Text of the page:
The subject of my Masters thesis was a microarray data set from UCSF which captured the gene expression of tens of thousands of genes from placental tissue at various stages of fetal development.
We knew the data contained insights that would help focus the medical research striving towards identifying the cause of, and cure for preeclampsia and other complications affecting pregnancy. But we worried that some of the more subtle details were being lost because the size of the data precluded the expert biologists from participating in the analysis.
Humans vs. Computers
Data mining techniques provide a way to tease out information from large data sets. Our collaborators at UCSF had already published a paper rooted in clustering, complete with the pretty scatter plots that attempt to make the results less opaque. But data mining results are often hard to understand, hard to trace, and are heavily parameterized.
Humans on the other hand are terrible with large amounts of data, yet are good at spotting patterns and applying knowledge and experience. That is especially true of experts analysing their own large data sets. Computers are good at storing, recalling, and manipulating lots of data. Humans are good at extracting meaning from observations.
Combining the two, and letting humans lead an analysis of data, while letting the computers disguise the size and complexity of the data is where the magic happens. And that was my goal; writing software that enabled experts to explore and experience their data directly.
All of this was over 10 years ago, but the experience and philosophy has affected almost every aspect of my professional life.
Recently I had an experience with one of our Crashlytics integrations, which made me realize that their unconventional product focus is heading in exactly this direction, and it’s thrilling to see it being developed on such a huge scale.
We’ve been using Crashlytics (now part of Fabric, from Twitter) since our 2014 builds of the Official NFL Fantasy Football mobile Apps. Combined with Fabric’s Answers product, we’ve come to rely on it to get a daily feel for the adoption, performance, and usage of the mobile apps we build.
During that first season, we saw a spike in a specific application code bug, and Crashlytics fell short of actually enabling us to pin point the exact time of the first crash. And when we pressed on the issue, it was clear there were limitations to the questions we could get meaningful answers to, via Crashlytics. (Side note, they were actually super helpful via email — shout out Hemal Shah and team).
This was just one example of many times we found ourselves scratching our heads about apparent gaps in their product, thinking that conventional wisdom would have filled them long ago. But recently, it’s becoming clear that rather than providing exhaustive access to the data they’re collecting (like Google Analytics, for example), they realize that the real value of a platform such as theirs is in surfacing data in a way that the developer can identify problems, and begin to interpret, rationalize and solve them. It’s software, empowering developers to understand their application code across platform heterogeneity (different devices, OSs etc.) and countless other variables.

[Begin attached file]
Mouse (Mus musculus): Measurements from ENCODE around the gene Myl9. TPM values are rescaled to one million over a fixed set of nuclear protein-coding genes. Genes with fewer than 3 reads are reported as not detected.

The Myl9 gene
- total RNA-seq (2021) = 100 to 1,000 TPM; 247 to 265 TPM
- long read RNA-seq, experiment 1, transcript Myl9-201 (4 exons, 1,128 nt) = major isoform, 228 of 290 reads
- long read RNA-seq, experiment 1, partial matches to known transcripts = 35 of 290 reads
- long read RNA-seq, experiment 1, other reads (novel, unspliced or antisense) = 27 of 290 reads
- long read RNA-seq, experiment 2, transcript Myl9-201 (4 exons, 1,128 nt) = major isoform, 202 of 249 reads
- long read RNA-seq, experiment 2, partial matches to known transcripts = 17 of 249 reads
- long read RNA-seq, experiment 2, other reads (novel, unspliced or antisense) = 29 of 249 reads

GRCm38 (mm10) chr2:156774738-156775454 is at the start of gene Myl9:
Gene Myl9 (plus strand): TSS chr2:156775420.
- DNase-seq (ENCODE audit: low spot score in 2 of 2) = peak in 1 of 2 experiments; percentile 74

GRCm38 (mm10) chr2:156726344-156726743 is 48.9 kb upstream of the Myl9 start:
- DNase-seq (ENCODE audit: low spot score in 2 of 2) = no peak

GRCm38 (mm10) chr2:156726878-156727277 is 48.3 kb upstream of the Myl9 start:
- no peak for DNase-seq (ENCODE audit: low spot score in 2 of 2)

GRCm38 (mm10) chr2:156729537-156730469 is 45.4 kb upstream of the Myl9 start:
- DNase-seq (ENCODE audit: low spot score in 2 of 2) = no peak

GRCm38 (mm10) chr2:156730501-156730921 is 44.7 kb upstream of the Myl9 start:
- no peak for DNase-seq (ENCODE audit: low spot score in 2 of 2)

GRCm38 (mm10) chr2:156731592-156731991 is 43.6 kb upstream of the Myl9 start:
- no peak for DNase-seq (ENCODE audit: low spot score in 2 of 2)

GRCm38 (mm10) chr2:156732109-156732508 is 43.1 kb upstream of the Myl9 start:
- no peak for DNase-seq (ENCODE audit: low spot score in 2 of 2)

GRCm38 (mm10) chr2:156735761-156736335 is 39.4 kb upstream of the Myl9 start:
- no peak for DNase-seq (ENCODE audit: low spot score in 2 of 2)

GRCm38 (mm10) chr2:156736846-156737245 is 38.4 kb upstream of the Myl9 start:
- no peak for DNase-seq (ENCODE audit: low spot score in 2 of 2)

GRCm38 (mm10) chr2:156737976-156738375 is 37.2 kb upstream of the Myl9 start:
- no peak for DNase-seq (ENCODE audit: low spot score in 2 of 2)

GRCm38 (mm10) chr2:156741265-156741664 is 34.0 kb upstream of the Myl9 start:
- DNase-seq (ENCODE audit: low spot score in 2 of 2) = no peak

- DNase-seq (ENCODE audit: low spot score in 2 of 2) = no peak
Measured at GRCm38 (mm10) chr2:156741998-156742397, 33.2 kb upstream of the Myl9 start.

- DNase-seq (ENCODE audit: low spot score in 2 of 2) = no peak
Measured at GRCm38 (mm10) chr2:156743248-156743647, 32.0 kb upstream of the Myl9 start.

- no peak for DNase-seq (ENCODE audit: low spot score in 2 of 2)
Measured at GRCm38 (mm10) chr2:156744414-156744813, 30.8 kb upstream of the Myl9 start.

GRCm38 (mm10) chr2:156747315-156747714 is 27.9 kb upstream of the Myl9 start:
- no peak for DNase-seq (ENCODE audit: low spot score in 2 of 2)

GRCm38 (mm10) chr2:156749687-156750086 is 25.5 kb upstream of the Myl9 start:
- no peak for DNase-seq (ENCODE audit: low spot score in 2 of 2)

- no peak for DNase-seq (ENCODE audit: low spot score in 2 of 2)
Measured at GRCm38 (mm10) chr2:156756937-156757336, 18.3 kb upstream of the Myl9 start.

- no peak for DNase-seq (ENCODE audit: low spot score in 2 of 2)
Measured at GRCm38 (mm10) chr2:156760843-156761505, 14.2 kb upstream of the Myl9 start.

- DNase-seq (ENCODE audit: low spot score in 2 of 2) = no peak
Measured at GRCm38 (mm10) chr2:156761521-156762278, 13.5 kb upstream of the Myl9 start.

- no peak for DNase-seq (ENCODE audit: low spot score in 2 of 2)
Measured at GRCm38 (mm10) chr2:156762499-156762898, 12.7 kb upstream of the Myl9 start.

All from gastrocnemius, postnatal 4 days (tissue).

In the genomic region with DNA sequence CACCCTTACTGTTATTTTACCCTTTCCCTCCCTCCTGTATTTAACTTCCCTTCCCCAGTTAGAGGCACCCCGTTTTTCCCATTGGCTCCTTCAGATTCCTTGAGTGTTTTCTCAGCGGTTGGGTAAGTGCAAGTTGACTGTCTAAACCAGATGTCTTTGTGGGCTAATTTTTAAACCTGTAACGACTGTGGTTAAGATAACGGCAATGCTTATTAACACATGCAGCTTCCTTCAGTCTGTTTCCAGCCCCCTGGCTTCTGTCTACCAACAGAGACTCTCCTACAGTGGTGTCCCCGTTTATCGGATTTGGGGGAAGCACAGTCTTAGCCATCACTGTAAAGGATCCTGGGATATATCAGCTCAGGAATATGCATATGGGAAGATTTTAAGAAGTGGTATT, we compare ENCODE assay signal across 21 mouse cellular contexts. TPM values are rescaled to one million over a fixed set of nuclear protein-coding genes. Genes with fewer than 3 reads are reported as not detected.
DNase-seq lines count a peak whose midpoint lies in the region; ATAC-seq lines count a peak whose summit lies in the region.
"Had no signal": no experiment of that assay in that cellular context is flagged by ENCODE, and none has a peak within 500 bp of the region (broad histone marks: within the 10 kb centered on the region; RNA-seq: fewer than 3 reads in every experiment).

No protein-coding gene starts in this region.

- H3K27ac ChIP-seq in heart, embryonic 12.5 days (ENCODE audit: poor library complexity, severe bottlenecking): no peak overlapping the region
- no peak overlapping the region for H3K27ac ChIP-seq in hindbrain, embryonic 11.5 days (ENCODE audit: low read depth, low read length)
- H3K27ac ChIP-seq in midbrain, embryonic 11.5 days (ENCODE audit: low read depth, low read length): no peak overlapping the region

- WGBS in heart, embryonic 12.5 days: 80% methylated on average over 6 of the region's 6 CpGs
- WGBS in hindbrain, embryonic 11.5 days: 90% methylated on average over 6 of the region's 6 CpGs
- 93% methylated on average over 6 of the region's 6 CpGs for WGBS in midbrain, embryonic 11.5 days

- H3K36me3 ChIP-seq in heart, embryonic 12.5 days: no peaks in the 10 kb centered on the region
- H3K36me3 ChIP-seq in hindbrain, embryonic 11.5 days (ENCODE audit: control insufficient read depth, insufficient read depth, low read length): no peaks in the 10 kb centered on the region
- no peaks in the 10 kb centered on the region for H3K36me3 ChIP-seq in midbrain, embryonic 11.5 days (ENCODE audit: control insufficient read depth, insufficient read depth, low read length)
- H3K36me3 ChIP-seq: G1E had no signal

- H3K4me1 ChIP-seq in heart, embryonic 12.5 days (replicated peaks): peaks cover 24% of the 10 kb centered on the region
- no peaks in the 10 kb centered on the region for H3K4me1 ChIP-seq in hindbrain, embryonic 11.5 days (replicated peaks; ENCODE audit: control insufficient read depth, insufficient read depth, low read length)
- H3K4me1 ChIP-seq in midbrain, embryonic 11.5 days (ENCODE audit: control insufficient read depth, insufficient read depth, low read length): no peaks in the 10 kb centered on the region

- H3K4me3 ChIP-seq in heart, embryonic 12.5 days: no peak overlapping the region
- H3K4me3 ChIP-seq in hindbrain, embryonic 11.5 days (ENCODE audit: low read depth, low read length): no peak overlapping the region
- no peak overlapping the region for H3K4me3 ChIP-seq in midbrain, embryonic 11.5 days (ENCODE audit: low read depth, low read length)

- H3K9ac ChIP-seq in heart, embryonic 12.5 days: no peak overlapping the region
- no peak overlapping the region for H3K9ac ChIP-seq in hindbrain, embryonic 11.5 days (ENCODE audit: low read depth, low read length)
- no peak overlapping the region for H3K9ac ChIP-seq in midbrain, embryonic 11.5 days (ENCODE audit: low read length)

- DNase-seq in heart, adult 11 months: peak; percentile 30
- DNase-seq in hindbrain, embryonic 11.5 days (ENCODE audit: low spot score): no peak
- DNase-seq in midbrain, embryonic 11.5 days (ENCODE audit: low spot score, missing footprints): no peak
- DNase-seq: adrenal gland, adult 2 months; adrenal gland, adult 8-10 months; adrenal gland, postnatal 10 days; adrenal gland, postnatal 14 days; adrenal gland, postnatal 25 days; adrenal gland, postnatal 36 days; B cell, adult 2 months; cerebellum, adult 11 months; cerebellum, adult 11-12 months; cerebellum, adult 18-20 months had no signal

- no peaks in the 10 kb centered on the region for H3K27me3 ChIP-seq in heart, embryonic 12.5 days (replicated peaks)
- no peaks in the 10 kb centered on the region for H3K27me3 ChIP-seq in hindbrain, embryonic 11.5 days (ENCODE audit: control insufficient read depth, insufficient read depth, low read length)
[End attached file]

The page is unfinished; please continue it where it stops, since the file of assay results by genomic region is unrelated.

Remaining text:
Listening to the data
Using Answers and Crashlytics, we know that push notifications for Fantasy Movie League lead directly to spikes in sessions, and those sessions decay rather gradually.
For World Surf League, we noticed that folks are self organizing to show up when Kelly Slater surfs a heat. We also noticed that crashes build with the populartity of event broadcasts.
And that there are some lingering iOS 8 issues in our long tail.
The most impressive application of Fabric came this week though with the rollout of OOM reporting:
For a long time I’ve suspected that many of our long tail of crashes — the 1–20 occurance type issues — were really just the app dumping out under OS or resource pressure. Here’s a snippet of our newly-available OOM crashes for the World Surf League:
I sent the link to David because we hadn’t seem OOM data flowing yet, and his first question was “what’s the deal with iPad Pro?!”. It’s easy to gloss over how powerful this insight is. iPad Pro is the best resourced iOS device in existence, but it’s got the most OOM crashes. It’s modest usage had, until now, hidden this particular feature.
This cut and presentation of data had identified an app-code issue that, as the developer, I could diagnose and fix. That is magic.
Explaining the feature (aka fixing the bug)
So what was different about iPad Pro? My thoughts turned to how we request and cache images. We rely on Fast Image Cache to maximize the fps while scrolling on the home feed, which basically takes images we load of a predetermined size and reads them in and out of a much larger in-memory image. We’ve been doing that for over a year, without any negative side effects.
The second component is that we re-write URLs to get images at an appropriate resolution and quality for the device. The thinking was that on iPhone 5, we should be getting images 320px wide, and on iPad, we should be getting larger images to look good on the larger screen. That logic extends to iPad pro, where the images getting requested are, well, yuge.
So, an in-memory cache that scales with the size of the images it’s initialized to contain. Bingo.
Don’t neglect your tail
It’s natural to focus on chasing your noisiest crashes, and the summary stats. But we’re increasingly able to identify and tackle app-code issues in the long tail, whose impact may be more modest, but no less satisfying to solve. I’m looking forward to rolling a build that will make the World Surf League more stable for our largest iOS screens.
And if your engineering team isn’t pouring over Crashlytics and Answers on a daily basis, encourage them to, because this is one of a growing number of tools that are becoming indispensable to a modern dev team.